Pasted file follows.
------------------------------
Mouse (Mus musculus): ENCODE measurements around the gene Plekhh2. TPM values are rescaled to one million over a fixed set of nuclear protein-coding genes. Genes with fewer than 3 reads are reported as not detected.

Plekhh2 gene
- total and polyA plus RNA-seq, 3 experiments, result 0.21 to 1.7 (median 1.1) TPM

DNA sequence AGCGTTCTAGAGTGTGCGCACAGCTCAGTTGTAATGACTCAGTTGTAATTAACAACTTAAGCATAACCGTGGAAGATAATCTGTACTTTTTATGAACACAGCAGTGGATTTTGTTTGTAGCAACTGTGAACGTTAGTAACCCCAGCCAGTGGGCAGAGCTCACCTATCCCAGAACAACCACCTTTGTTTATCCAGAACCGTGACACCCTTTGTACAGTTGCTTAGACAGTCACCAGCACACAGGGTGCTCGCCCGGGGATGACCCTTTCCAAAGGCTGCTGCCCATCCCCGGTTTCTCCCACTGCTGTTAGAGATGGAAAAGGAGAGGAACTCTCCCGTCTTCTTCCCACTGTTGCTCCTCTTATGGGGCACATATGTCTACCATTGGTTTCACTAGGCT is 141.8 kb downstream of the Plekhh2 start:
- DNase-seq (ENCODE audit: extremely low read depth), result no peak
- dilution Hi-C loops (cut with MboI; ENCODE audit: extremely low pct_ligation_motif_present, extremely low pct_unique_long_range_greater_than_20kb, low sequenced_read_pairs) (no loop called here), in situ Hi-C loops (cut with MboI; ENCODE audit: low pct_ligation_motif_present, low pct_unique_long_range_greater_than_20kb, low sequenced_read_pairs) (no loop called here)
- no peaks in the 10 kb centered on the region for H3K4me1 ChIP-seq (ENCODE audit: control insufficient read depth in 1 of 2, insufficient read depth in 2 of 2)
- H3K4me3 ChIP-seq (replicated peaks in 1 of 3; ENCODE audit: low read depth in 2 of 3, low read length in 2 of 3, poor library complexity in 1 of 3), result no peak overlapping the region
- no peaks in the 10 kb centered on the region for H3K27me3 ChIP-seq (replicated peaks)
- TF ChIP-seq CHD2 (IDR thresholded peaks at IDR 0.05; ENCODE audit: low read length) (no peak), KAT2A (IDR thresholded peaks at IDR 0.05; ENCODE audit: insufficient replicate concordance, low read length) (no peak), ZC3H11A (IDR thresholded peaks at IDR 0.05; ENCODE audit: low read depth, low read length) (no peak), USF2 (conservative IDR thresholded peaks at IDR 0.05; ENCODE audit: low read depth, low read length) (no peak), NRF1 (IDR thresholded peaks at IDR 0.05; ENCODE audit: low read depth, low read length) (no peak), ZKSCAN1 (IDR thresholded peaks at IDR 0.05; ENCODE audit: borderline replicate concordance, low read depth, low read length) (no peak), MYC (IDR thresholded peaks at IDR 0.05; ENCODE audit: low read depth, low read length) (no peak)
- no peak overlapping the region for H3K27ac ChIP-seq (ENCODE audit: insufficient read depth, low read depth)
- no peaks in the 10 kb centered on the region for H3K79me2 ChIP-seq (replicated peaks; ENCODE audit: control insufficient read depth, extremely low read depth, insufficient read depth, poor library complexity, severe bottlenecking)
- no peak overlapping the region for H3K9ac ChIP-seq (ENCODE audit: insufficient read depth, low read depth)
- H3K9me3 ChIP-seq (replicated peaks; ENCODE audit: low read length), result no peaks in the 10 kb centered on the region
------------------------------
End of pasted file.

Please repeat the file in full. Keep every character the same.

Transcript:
Mouse (Mus musculus): ENCODE measurements around the gene Plekhh2. TPM values are rescaled to one million over a fixed set of nuclear protein-coding genes. Genes with fewer than 3 reads are reported as not detected.

Plekhh2 gene
- total and polyA plus RNA-seq, 3 experiments, result 0.21 to 1.7 (median 1.1) TPM

DNA sequence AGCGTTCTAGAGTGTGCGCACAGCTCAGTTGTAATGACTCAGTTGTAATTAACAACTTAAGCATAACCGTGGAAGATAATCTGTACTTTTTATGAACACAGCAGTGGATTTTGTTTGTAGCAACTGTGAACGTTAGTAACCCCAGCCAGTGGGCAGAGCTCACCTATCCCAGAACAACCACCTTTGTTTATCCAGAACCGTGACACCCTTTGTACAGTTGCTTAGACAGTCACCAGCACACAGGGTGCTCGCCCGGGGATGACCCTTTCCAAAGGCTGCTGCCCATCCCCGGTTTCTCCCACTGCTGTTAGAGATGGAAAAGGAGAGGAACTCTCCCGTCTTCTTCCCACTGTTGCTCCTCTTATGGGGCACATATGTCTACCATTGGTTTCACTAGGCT is 141.8 kb downstream of the Plekhh2 start:
- DNase-seq (ENCODE audit: extremely low read depth), result no peak
- dilution Hi-C loops (cut with MboI; ENCODE audit: extremely low pct_ligation_motif_present, extremely low pct_unique_long_range_greater_than_20kb, low sequenced_read_pairs) (no loop called here), in situ Hi-C loops (cut with MboI; ENCODE audit: low pct_ligation_motif_present, low pct_unique_long_range_greater_than_20kb, low sequenced_read_pairs) (no loop called here)
- no peaks in the 10 kb centered on the region for H3K4me1 ChIP-seq (ENCODE audit: control insufficient read depth in 1 of 2, insufficient read depth in 2 of 2)
- H3K4me3 ChIP-seq (replicated peaks in 1 of 3; ENCODE audit: low read depth in 2 of 3, low read length in 2 of 3, poor library complexity in 1 of 3), result no peak overlapping the region
- no peaks in the 10 kb centered on the region for H3K27me3 ChIP-seq (replicated peaks)
- TF ChIP-seq CHD2 (IDR thresholded peaks at IDR 0.05; ENCODE audit: low read length) (no peak), KAT2A (IDR thresholded peaks at IDR 0.05; ENCODE audit: insufficient replicate concordance, low read length) (no peak), ZC3H11A (IDR thresholded peaks at IDR 0.05; ENCODE audit: low read depth, low read length) (no peak), USF2 (conservative IDR thresholded peaks at IDR 0.05; ENCODE audit: low read depth, low read length) (no peak), NRF1 (IDR thresholded peaks at IDR 0.05; ENCODE audit: low read depth, low read length) (no peak), ZKSCAN1 (IDR thresholded peaks at IDR 0.05; ENCODE audit: borderline replicate concordance, low read depth, low read length) (no peak), MYC (IDR thresholded peaks at IDR 0.05; ENCODE audit: low read depth, low read length) (no peak)
- no peak overlapping the region for H3K27ac ChIP-seq (ENCODE audit: insufficient read depth, low read depth)
- no peaks in the 10 kb centered on the region for H3K79me2 ChIP-seq (replicated peaks; ENCODE audit: control insufficient read depth, extremely low read depth, insufficient read depth, poor library complexity, severe bottlenecking)
- no peak overlapping the region for H3K9ac ChIP-seq (ENCODE audit: insufficient read depth, low read depth)
- H3K9me3 ChIP-seq (replicated peaks; ENCODE audit: low read length), result no peaks in the 10 kb centered on the region